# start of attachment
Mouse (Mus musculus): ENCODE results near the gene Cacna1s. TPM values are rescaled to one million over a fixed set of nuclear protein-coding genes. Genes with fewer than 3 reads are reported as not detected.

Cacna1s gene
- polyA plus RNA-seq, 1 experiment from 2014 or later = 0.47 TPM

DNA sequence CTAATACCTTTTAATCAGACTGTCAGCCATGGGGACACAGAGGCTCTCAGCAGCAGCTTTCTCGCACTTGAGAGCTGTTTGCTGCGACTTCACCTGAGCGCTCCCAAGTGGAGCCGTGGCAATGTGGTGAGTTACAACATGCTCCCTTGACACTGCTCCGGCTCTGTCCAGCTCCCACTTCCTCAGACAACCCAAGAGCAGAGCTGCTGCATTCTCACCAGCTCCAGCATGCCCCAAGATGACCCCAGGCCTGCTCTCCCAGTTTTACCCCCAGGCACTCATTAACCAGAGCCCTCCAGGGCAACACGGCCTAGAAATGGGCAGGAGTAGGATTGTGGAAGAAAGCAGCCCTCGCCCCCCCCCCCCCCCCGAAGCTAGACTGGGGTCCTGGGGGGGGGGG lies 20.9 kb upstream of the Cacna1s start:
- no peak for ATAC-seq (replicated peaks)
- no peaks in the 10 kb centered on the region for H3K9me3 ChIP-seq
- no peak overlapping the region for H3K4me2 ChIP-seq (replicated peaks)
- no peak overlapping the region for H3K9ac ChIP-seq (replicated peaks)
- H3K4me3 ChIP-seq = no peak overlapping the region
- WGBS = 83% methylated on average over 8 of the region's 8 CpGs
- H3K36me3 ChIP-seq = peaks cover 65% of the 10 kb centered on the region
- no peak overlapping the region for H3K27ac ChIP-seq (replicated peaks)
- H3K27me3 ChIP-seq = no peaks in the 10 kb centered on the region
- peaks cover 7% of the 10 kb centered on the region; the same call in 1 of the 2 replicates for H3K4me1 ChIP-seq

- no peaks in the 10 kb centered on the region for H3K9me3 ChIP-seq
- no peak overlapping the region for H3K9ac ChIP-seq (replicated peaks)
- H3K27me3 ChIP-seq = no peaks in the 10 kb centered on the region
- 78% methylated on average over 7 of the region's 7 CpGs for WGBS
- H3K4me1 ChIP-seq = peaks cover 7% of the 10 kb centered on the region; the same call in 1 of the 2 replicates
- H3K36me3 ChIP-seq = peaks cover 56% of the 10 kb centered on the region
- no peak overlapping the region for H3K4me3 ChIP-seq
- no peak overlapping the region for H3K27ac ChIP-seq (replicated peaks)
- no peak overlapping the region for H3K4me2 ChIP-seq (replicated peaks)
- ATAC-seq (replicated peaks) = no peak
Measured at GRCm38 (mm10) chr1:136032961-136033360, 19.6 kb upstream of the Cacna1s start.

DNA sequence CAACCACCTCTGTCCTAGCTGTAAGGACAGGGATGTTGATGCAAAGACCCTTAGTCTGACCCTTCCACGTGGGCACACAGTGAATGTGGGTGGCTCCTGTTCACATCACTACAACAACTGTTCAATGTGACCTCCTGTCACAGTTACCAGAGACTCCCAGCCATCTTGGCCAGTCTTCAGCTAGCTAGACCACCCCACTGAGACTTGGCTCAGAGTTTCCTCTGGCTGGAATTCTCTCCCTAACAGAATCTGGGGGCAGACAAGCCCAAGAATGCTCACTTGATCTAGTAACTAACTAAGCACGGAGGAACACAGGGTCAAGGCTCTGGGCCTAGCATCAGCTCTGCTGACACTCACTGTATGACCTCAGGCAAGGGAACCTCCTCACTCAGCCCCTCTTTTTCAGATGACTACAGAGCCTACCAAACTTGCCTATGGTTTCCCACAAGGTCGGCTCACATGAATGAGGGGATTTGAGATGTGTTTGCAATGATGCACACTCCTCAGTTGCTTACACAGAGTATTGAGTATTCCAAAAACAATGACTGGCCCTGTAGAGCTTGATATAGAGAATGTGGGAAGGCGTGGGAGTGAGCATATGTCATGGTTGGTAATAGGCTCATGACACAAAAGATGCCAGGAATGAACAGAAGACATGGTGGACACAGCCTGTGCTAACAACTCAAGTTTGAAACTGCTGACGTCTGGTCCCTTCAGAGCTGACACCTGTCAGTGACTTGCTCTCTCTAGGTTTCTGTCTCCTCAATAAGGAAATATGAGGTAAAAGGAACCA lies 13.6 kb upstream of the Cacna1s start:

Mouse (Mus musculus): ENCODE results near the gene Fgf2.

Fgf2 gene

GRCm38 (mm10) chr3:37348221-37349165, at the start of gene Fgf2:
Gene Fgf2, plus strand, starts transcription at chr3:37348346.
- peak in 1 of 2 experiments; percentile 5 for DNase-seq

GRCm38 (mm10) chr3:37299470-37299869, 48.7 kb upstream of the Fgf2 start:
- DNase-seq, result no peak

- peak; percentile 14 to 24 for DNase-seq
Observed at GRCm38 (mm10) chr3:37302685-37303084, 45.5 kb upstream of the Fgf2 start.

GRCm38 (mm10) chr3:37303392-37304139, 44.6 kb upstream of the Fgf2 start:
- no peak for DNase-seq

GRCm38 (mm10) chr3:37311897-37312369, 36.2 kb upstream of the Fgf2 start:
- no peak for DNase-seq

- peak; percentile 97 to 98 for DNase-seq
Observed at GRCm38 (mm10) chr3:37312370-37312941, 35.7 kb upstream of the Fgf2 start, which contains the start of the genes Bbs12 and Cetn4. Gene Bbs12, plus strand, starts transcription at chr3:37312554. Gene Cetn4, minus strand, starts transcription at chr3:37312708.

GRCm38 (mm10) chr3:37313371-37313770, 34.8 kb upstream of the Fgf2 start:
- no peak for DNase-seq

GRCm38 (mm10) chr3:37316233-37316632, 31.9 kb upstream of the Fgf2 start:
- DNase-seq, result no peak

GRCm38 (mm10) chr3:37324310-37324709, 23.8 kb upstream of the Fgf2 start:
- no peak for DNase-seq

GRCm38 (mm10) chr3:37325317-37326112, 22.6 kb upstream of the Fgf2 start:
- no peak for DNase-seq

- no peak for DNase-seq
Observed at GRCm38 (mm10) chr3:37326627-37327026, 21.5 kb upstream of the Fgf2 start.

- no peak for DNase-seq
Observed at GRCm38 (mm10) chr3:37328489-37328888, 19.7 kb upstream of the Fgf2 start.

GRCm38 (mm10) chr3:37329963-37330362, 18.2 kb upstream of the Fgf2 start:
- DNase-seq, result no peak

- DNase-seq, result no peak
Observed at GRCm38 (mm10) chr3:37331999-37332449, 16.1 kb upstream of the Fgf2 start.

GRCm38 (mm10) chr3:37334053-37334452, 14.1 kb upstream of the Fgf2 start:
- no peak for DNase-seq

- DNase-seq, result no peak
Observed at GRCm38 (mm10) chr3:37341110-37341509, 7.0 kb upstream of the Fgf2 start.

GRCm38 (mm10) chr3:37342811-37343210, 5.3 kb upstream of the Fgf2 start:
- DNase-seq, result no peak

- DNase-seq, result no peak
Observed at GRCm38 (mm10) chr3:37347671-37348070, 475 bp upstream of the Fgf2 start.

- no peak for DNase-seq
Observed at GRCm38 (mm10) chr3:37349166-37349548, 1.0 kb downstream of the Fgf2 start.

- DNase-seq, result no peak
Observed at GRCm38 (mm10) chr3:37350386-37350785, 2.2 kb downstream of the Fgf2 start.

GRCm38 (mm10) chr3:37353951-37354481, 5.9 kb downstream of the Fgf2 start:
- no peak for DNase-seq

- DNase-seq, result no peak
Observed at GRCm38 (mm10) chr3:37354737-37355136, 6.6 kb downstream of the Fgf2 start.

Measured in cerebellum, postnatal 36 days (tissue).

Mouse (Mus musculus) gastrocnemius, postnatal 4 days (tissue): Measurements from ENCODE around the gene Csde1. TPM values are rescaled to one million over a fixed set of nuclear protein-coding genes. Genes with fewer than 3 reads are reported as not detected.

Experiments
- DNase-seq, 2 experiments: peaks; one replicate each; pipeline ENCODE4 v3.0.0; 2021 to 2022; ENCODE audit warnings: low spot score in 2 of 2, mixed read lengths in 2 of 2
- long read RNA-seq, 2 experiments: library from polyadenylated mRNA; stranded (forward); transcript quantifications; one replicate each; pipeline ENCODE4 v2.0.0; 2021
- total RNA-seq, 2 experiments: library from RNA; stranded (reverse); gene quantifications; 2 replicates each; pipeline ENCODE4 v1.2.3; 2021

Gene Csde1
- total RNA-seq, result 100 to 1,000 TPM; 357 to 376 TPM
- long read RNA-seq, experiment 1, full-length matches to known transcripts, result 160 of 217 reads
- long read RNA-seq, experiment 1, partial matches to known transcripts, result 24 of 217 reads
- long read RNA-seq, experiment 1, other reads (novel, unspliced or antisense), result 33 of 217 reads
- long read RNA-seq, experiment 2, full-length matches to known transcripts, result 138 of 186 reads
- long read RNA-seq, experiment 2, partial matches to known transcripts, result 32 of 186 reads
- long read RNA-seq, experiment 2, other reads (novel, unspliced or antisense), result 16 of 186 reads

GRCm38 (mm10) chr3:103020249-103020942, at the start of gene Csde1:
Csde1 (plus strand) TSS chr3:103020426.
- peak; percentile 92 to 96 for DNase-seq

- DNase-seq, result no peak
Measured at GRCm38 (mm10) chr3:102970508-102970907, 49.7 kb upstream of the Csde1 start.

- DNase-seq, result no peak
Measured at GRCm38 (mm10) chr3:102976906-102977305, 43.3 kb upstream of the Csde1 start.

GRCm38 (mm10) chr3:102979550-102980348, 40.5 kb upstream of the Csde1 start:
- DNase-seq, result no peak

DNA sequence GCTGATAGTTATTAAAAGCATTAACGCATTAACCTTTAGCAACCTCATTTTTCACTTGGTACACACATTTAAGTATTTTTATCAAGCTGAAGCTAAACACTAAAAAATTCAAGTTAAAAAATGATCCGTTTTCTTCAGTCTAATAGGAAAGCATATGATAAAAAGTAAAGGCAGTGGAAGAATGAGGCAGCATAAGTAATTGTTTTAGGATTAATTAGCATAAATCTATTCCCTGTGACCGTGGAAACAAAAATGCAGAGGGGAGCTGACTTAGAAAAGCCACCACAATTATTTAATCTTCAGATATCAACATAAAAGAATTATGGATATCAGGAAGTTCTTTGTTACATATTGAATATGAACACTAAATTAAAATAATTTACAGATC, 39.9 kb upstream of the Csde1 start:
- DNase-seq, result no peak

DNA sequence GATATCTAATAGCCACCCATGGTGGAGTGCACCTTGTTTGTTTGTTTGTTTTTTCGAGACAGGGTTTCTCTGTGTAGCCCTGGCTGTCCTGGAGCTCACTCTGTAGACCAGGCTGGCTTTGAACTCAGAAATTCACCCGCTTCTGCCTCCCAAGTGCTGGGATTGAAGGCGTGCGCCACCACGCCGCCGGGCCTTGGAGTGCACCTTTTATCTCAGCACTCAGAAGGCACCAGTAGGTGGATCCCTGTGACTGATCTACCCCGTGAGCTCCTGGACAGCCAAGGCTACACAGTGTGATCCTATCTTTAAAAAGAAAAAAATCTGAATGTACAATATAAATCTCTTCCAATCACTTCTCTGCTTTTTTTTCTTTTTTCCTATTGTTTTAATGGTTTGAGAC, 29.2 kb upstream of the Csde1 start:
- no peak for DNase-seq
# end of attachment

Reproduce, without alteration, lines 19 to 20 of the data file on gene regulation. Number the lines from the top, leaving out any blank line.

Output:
- H3K4me1 ChIP-seq = peaks cover 7% of the 10 kb centered on the region; the same call in 1 of the 2 replicates
- H3K36me3 ChIP-seq = peaks cover 56% of the 10 kb centered on the region